Frank Bacon's 1947 FB-500


[The above image and following text is adapted from Unique Cars & Parts’s “Car Spotters’ Handbook,” and is reprinted here with their kind permission – Ed.]
After World War II ended, British car enthusiasts could once again seek out something spirited to drive. But these were still hard years, and money (and petrol) still hard to come by. Some could afford to splash large on the new (mainly pre-war) models, but others sought out the 500 c.c. sporting midgets.
One 1947 500cc model of note was the F.B., made by Frank Bacon. It remained as inexpensive as any that had been constructed since the war, its foundation being the chassis of an Austin Seven, which happened to be available at a microscopic price.

The Austin chassis was extensively modified, including changes to the brake gear, and a Rudge single-cylinder engine was installed. Unfortunately for Frank Bacon the engine was wider than the Austin’s chassis could facilitate. This was overcome by setting the frame so that its crankshaft was in line with what had been the gearbox of the Austin.
This meant that the engine had to be mounted higher than planned, so that it would drive down to a shaft at the correct level by means of a chain and sprocket. The engine sprocket had a spring-loaded cushion drive, the second sprocket was keyed to its shaft and the shaft mounted in bearings. This drove a reduced version of the Austin Seven flywheel, which was necessary only in order to preserve the Austin clutch complete in its housing. From there to the rear the drive was normal Austin Seven, and had a three-speed gear box which had been slightly modified to bring the gear lever to the desired position for the driver.

Another image of British 500c.c. racing pioneer Frank Bacon’s first racing car from www.500race.org

The suspension did not need further modification, although the rear shock absorbers were reinforced by most owners. Then the Austin steering gear was remounted with its column at a considerable angle to the chassis, in order to bring the steering wheel to the centre. There was a substantial bulkhead, and the usual small fuel tank which, because it was not much higher than the carburettor, was arranged to take air pressure supplied by a hand pump. A certain amount of thought was necessary to lead the twin exhaust pipes away on an easy curve to the side of the chassis, and the tails of the pipes were not far from the driving seat, but at least there was a curved metal plate that afforded some protection from frying the right butt cheek.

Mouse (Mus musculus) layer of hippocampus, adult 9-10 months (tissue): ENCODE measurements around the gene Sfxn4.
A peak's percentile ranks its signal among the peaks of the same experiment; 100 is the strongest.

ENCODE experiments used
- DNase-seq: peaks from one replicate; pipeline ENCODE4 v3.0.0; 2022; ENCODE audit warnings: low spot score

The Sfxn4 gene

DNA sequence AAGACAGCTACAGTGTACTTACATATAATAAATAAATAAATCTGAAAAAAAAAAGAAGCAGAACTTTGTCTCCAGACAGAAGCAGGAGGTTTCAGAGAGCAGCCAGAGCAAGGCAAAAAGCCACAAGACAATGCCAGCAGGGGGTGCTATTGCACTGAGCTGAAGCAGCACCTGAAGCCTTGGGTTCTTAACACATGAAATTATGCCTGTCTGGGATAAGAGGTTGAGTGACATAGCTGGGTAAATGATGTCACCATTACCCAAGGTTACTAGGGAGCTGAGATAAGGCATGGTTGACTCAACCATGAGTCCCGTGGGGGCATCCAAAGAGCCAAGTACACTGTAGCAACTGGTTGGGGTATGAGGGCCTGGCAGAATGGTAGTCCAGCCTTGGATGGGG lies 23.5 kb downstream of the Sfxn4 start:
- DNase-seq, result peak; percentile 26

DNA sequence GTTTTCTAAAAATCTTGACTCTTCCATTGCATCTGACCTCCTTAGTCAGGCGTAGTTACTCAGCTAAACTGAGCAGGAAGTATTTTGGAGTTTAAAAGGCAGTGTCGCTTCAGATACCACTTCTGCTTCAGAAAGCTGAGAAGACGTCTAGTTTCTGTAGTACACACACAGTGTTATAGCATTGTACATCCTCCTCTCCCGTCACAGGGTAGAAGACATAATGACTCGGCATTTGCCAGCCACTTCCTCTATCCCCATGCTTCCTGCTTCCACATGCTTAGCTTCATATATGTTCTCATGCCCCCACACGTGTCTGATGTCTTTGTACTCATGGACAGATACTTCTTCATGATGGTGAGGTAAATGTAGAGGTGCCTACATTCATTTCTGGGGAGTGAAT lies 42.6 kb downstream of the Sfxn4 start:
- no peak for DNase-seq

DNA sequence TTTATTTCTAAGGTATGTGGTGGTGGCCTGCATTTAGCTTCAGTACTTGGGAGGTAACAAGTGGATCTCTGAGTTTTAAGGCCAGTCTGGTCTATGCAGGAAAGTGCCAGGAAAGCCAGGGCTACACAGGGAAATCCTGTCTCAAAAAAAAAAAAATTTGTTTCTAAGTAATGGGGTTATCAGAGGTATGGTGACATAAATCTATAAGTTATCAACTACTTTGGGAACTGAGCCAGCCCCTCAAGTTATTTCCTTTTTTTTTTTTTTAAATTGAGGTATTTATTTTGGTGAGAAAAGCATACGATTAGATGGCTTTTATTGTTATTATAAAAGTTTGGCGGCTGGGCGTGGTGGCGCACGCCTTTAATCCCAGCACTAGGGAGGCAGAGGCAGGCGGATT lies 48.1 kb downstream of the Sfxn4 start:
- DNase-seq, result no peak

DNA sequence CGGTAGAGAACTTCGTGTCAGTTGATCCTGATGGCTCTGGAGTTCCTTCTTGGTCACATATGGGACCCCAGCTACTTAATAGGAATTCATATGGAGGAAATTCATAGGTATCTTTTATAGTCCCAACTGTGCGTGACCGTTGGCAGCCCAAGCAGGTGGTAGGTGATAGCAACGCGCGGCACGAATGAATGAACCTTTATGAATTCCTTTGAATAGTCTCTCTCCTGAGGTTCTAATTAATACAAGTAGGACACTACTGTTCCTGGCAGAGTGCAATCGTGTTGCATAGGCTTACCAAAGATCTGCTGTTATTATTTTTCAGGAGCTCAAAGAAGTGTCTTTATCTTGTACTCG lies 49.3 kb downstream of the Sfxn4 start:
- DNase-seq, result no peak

The 500cc F.B. was very light and neat, and could be provided with a complete body, primarily because the higher mounting had interfered with the lines of the bonnet, which had to be modified accordingly. But the essence of the whole design was that the expenditure was kept to the minimum. Bacon himself had the Herculean task of drilling all the holes necessary by himself with a hand brace.
This material originally appeared on the web at www.uniquecarsandparts.com.au.
© 1999-2011 Unique Cars & Parts. All rights reserved.
Additional image from www.500race.org

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  1. DrJomamachubby Avatar
    DrJomamachubby

    So, basically, this guy took a bunch of parts that should not have fit together and made them do it anyway, barely? I approve!

  2. Feds_II Avatar
    Feds_II

    I love the 500cc British formula. Beautiful, minimalist cars.
    Also: That's some tasty bacon.

  3. ZomBee Racer Avatar

    With a name like Bacon, it's GOT to be good.

  4. Slow Joe Crow Avatar
    Slow Joe Crow

    The funny aside is that the popularity of the Norton Manx engine for 500cc car racing provided a regular supply of empty Featherbed frames for cafe racers to re-power with Triumph engines to create Tritons. http://en.wikipedia.org/wiki/Triton_motorcycle

  5. engineerd Avatar

    This is ingenious!
    BTW, am I right in my long-held assumption that the 500cc guys in the UK are their version of our hot-rodders? In the US gas and V8s were cheap and plentiful, so our natural progression followed the no replacement for displacement code of roddery. However, in the UK where gas was more expensive and smaller engines more prevalent they had to be more creative with their power-to-weight ratio.

    1. Rust-MyEnemy Avatar

      Simplify, add lightness and hold together with string and scotch tape.

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